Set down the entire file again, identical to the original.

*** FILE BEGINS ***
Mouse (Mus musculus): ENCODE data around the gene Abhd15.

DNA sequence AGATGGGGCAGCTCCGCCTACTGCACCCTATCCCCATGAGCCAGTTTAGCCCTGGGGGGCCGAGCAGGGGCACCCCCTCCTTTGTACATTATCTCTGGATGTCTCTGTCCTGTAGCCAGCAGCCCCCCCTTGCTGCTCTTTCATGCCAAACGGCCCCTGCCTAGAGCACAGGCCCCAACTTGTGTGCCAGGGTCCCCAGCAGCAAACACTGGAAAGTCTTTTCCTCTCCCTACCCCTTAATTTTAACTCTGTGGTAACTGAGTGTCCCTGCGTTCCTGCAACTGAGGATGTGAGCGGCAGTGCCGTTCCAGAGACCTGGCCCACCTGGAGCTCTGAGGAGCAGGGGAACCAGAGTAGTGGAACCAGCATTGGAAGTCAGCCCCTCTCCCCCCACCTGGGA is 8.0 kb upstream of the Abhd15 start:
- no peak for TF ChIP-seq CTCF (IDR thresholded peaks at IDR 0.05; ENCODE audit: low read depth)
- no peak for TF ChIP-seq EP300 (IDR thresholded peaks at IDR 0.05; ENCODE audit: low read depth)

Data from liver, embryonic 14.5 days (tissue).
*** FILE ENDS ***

Mouse (Mus musculus): ENCODE data around the gene Abhd15.

DNA sequence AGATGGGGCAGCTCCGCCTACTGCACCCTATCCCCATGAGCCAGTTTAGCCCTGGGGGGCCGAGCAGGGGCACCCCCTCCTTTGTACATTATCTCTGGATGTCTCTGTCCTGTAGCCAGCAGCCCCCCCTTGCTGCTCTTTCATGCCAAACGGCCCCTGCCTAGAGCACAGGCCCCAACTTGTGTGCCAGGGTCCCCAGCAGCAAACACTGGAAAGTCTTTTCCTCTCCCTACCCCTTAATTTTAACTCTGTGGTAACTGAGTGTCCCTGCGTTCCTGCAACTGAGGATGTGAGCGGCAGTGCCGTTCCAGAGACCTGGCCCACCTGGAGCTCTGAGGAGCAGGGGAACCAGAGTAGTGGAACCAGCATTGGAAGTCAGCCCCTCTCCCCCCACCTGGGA is 8.0 kb upstream of the Abhd15 start:
- no peak for TF ChIP-seq CTCF (IDR thresholded peaks at IDR 0.05; ENCODE audit: low read depth)
- no peak for TF ChIP-seq EP300 (IDR thresholded peaks at IDR 0.05; ENCODE audit: low read depth)

Data from liver, embryonic 14.5 days (tissue).